The Future of Corporate Philanthropy: Part 2

This is the second half of a two-part article on corporate philanthropy. The first article discussed the evolution of corporate philanthropy. In this article, we provide a framework for structuring corporate philanthropy and an overview of the Aon Foundation.

There is no question that corporate philanthropy is important. It’s important to grant recipients, but also matters for branding, for talent retention, and for key metrics — such as corporate social responsibility (CSR) and environmental, social and governance (ESG) criteria — by which stakeholders evaluate companies. Given all that is at stake, it is imperative to be intentional and strategic in creating a well-structured program. 

Consider this framework1 for evaluating your organization’s philanthropic program:

  • Investments: How extensively and strategically are resources applied to philanthropy?
  • Integration: To what extent are programs aligned with the overall business?
  • Institutionalization: To what extent do policies, systems, and incentives support adoption and usage?
  • Impact: What is the social value created by the program?

The following chart provides examples of each component described above.

The Aon Foundation was established in 1987 as the principal vehicle for philanthropic programs in the United States. (Aon also has charitable foundations in other countries around the world.) Over the past few years, Beth Gallagher, who oversees giving programs at Aon has helped reframe how Aon approaches our community investment strategy.  Recognizing the benefits of adopting a more focused approach that is informed by Aon’s core business insights, Beth and her team have worked to become more intentional about the number and types of partnerships in the Aon Foundation portfolio.  Aon Foundation’s grant-making focus is threefold: 1) “de-risking” communities; 2) promoting educational access and attainment for underserved communities; and 3) investing in Aon’s future workforce via higher education programs in risk and actuarial studies.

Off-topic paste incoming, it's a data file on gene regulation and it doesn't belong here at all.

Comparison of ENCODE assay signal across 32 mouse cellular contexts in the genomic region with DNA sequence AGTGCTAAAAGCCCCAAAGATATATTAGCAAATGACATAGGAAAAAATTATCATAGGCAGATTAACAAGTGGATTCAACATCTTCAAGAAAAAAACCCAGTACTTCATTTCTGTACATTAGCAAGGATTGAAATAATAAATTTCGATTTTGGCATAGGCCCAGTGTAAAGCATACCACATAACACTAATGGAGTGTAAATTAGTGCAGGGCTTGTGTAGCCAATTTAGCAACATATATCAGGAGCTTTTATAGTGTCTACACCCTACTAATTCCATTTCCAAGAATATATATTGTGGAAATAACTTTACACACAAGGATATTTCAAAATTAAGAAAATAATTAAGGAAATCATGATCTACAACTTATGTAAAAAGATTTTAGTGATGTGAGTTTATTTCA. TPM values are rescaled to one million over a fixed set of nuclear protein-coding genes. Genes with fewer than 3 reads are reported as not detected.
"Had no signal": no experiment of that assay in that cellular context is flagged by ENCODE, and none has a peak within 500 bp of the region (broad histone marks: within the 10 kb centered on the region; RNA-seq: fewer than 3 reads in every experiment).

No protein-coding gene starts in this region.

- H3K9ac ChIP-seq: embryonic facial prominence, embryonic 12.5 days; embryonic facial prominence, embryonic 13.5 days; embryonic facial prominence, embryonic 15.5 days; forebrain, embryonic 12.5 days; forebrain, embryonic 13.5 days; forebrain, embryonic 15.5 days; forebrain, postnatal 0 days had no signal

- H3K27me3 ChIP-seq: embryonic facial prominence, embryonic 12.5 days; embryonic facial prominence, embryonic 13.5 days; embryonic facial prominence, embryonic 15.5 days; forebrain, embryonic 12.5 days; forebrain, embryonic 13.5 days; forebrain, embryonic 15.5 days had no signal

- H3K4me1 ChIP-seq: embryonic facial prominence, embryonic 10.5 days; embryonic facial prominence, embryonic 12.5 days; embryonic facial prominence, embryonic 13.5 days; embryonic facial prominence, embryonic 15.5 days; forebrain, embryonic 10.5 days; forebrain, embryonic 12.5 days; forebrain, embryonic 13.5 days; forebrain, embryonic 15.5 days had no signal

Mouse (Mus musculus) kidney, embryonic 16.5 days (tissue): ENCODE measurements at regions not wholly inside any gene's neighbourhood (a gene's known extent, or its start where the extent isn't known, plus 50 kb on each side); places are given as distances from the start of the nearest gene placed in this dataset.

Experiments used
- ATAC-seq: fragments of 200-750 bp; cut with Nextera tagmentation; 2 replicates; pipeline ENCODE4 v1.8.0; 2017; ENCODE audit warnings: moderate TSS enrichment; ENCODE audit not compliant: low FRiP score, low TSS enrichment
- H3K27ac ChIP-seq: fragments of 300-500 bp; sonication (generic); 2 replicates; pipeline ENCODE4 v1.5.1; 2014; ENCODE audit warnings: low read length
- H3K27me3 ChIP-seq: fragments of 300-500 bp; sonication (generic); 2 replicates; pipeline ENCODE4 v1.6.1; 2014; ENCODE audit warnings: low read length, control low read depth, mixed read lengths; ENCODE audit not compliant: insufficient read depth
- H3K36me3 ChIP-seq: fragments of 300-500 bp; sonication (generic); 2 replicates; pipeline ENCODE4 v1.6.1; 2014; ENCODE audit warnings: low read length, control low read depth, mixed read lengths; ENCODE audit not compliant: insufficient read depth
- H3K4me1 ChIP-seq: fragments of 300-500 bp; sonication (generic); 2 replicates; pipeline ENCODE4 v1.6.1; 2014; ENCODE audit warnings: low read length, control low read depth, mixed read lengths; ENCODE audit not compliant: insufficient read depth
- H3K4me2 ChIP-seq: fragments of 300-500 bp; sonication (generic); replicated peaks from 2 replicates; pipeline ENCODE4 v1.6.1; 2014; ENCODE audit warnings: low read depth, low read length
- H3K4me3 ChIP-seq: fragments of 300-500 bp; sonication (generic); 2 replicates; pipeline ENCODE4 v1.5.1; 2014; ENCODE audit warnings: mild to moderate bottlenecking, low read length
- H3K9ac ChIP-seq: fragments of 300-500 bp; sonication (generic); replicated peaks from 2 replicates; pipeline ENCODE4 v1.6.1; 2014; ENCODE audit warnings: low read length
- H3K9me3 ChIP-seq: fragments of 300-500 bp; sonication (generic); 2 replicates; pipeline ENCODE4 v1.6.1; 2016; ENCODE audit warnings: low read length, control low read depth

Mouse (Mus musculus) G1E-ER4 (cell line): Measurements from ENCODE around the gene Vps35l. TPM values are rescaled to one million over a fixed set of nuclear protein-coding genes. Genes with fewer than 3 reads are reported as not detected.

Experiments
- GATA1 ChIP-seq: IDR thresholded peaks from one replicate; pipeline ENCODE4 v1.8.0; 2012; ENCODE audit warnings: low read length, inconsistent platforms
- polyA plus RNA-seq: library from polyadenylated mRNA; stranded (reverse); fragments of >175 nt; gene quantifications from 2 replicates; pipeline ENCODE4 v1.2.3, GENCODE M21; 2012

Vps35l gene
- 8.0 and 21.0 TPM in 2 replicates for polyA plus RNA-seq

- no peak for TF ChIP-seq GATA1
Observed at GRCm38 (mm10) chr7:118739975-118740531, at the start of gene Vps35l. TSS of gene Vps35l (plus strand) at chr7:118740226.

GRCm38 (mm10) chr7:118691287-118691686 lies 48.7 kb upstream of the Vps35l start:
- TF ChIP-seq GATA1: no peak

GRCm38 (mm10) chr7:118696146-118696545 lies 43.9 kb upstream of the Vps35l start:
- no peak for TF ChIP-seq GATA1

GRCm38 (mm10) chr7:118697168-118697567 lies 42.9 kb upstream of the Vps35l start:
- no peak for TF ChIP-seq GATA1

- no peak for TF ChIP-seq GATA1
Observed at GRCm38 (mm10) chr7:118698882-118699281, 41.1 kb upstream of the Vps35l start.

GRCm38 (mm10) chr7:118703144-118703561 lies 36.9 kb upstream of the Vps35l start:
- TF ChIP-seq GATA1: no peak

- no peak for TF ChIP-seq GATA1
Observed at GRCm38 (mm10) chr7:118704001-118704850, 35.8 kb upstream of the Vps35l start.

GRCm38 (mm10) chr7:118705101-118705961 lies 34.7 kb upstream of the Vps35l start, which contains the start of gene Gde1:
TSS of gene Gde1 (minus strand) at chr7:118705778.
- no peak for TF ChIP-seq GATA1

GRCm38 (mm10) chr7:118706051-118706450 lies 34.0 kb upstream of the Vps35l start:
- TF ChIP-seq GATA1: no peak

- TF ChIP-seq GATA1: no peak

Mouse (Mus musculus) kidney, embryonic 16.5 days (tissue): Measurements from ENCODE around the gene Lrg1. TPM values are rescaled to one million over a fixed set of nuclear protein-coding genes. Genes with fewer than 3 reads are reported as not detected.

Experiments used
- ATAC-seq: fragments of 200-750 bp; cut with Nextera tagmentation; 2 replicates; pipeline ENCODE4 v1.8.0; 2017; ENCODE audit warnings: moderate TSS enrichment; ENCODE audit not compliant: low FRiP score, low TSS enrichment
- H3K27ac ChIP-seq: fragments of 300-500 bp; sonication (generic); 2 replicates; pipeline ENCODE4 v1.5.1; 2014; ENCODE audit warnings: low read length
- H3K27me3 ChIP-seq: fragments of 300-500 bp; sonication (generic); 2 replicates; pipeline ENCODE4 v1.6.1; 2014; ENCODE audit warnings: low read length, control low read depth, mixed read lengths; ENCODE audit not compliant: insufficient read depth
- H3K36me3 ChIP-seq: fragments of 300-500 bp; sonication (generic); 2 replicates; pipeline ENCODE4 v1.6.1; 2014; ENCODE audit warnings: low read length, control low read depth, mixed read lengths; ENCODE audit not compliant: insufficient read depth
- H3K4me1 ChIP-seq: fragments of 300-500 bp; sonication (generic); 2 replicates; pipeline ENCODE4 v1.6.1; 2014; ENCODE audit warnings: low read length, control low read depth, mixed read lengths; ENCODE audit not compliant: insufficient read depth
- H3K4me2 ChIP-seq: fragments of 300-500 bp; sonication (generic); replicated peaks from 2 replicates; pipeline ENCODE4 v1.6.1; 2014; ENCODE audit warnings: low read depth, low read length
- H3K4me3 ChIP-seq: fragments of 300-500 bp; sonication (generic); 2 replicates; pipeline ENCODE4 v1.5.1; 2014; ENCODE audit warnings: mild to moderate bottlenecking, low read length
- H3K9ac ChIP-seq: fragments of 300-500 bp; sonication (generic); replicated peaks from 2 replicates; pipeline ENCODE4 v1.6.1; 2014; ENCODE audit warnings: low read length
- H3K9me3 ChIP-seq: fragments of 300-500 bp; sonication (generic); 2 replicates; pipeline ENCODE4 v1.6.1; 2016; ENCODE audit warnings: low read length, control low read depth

on looks at our giving programs through both a “community investment portfolio” lens and a “colleague engagement portfolio” lens. The two charts below exemplify this.

Because community investment matters to certain key metrics (for instance ESG, CSR, and employee engagement), corporate giving practitioners should not shy away from pushing for change in their companies’ philanthropic programs, especially if programs lack focus, strong processes, or alignment with the business.  Here is a short list of questions to ask regarding your program.

  • Is there clarity on the focus of the philanthropy?
  • Does the program align with the vision and vision of the organization?
  • Is impact measured?
  • Has the program been integrated throughout the business (e.g., awareness by marketing and sales, engagement with employees)?
  • Do your key stakeholders understand what you care about, how you invest and what impact you have in the world?
  • Is there a strong governance process overseeing the philanthropic programs?
  • Is there support by senior leadership?

In order for corporate philanthropy to create meaningful social impact in the world while delivering brand and talent value for the business, it is imperative that practitioners stay abreast of the external context in which we operate and understand how we can most effectively bring the full suite of our businesses’ unique resources to bear. When corporate giving is strategic, it can be a powerful tool to elevate the brand and create reputational value, attract, retain and develop diverse talent, and help drive social impact that strengthens our communities and makes the world a better place.

At Aon, we’re excited about the opportunities ahead for corporate philanthropy and community investment programs and are proud to share this journey with you.


[1] Framework adapted from Points of Light Civic 50 Survey www.pointsoflight.org

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